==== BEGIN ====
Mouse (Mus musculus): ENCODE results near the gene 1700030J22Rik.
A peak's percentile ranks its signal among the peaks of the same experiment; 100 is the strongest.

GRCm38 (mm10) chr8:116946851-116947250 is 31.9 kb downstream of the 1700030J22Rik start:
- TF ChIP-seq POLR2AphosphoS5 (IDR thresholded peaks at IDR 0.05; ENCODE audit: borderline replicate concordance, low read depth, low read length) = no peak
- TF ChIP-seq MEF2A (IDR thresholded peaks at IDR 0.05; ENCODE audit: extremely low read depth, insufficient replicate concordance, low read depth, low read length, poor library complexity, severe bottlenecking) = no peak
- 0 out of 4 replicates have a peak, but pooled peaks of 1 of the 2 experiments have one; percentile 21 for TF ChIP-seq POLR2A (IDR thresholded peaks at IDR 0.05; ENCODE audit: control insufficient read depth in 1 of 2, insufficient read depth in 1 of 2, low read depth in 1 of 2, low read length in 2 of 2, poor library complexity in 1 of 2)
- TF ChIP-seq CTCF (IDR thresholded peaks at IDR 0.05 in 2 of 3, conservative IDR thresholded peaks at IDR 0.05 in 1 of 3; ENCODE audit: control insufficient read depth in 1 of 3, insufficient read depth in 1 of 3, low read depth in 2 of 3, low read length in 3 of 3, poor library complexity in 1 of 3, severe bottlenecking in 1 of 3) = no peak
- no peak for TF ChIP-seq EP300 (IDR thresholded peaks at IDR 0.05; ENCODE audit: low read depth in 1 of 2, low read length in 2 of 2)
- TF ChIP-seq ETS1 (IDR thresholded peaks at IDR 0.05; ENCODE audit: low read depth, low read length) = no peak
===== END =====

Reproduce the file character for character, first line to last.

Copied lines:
Mouse (Mus musculus): ENCODE results near the gene 1700030J22Rik.
A peak's percentile ranks its signal among the peaks of the same experiment; 100 is the strongest.

GRCm38 (mm10) chr8:116946851-116947250 is 31.9 kb downstream of the 1700030J22Rik start:
- TF ChIP-seq POLR2AphosphoS5 (IDR thresholded peaks at IDR 0.05; ENCODE audit: borderline replicate concordance, low read depth, low read length) = no peak
- TF ChIP-seq MEF2A (IDR thresholded peaks at IDR 0.05; ENCODE audit: extremely low read depth, insufficient replicate concordance, low read depth, low read length, poor library complexity, severe bottlenecking) = no peak
- 0 out of 4 replicates have a peak, but pooled peaks of 1 of the 2 experiments have one; percentile 21 for TF ChIP-seq POLR2A (IDR thresholded peaks at IDR 0.05; ENCODE audit: control insufficient read depth in 1 of 2, insufficient read depth in 1 of 2, low read depth in 1 of 2, low read length in 2 of 2, poor library complexity in 1 of 2)
- TF ChIP-seq CTCF (IDR thresholded peaks at IDR 0.05 in 2 of 3, conservative IDR thresholded peaks at IDR 0.05 in 1 of 3; ENCODE audit: control insufficient read depth in 1 of 3, insufficient read depth in 1 of 3, low read depth in 2 of 3, low read length in 3 of 3, poor library complexity in 1 of 3, severe bottlenecking in 1 of 3) = no peak
- no peak for TF ChIP-seq EP300 (IDR thresholded peaks at IDR 0.05; ENCODE audit: low read depth in 1 of 2, low read length in 2 of 2)
- TF ChIP-seq ETS1 (IDR thresholded peaks at IDR 0.05; ENCODE audit: low read depth, low read length) = no peak